And yet Americans hate puns. This aversion of theirs has become one of the abiding mysteries in my linguistic life, itching like a phantom limb. Is it an American fear of cleverness, in this most “democratic” of countries? Is it a Freudian embarrassment at the inexpensive pleasure of luxuriating in words? I haven’t solved it yet. But I continue to pun deliriously, in defiance of their theatrical groans.

For me, punning is an act of self-recognition, a self-tickling and self-tackling hewed out of the substance of my Yoruba and Nigerian English heritage. The pun is simply an unvarnished name for ambiguity, and the ambiguous is the font of all true creativity. When I write or speak, I could no sooner stick to a single rigid meaning than walk on a solitary peg.

Filed under: literature

instruments of darkness

Ceridwen Dovey’s novel, Blood Kin, has no named characters. Each person is identified simply by job description, pronoun, or relationship to the president. This president himself is, at the opening of the book, dictator-for-life of an unnamed country, sketched out largely by his tastes and preferences than by any real exploration of his character. His character is dictatorial; that is all we need to know. The absence of names plunges the story firmly in the atmosphere of a fable, and Dovey’s almost archetypal focus on the roles by the main characters hints at an allegorical intent.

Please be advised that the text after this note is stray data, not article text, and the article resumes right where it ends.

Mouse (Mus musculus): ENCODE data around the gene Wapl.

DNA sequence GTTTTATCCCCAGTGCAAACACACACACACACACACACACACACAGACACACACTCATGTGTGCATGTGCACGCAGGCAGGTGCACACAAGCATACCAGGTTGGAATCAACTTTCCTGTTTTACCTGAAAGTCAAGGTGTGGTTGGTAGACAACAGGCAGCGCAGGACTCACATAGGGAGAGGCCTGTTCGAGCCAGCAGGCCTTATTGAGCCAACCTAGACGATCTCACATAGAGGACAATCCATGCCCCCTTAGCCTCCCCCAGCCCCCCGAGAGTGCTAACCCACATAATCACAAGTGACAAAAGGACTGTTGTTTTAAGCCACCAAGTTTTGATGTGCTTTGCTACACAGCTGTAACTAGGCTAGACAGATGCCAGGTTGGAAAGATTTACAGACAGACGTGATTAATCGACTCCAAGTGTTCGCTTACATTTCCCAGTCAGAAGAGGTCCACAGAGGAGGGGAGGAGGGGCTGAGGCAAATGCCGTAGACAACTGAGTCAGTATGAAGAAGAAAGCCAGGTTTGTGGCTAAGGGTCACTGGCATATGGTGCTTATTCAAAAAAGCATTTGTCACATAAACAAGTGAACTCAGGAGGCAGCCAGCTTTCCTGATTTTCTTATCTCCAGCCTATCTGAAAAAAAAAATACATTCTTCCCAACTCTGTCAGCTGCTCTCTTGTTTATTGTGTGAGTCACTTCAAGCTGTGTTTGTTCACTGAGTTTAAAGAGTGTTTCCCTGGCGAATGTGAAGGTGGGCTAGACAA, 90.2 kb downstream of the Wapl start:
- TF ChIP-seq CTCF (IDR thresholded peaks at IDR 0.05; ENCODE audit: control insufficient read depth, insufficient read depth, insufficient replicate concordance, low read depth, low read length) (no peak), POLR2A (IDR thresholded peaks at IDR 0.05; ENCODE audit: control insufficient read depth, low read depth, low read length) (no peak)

The most important of those roles are held by three men who serve the president: his barber, his portraitist, and his chef. The chef cooks for him daily, the barber comes once a week to clip his hair, and the portraitist does a new portrait of him every month. The opening pages are eerie, and the reader already suspects that the ensuing narrative will be dark. Dovey, a young South-African novelist, who won that country’s Sunday Times Fiction Prize last year for this book, introduces the work in ominous tones. Though what she describes in those first few pages are the respective procedures of the president’s men, and though these descriptions are at once precise and gently lyrical, she drops into each just enough of a hint of the menace to come.